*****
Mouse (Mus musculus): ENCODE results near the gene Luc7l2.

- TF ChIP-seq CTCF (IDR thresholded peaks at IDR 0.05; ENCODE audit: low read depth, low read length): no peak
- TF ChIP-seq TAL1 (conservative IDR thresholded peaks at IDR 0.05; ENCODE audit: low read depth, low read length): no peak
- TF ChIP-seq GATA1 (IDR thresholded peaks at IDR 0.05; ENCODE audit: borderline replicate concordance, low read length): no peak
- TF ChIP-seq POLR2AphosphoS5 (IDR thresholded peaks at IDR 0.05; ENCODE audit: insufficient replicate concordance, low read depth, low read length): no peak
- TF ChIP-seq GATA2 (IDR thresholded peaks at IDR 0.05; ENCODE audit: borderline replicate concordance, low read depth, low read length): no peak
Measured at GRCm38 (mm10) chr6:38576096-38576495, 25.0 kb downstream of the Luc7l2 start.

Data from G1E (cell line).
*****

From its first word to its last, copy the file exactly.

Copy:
Mouse (Mus musculus): ENCODE results near the gene Luc7l2.

- TF ChIP-seq CTCF (IDR thresholded peaks at IDR 0.05; ENCODE audit: low read depth, low read length): no peak
- TF ChIP-seq TAL1 (conservative IDR thresholded peaks at IDR 0.05; ENCODE audit: low read depth, low read length): no peak
- TF ChIP-seq GATA1 (IDR thresholded peaks at IDR 0.05; ENCODE audit: borderline replicate concordance, low read length): no peak
- TF ChIP-seq POLR2AphosphoS5 (IDR thresholded peaks at IDR 0.05; ENCODE audit: insufficient replicate concordance, low read depth, low read length): no peak
- TF ChIP-seq GATA2 (IDR thresholded peaks at IDR 0.05; ENCODE audit: borderline replicate concordance, low read depth, low read length): no peak
Measured at GRCm38 (mm10) chr6:38576096-38576495, 25.0 kb downstream of the Luc7l2 start.

Data from G1E (cell line).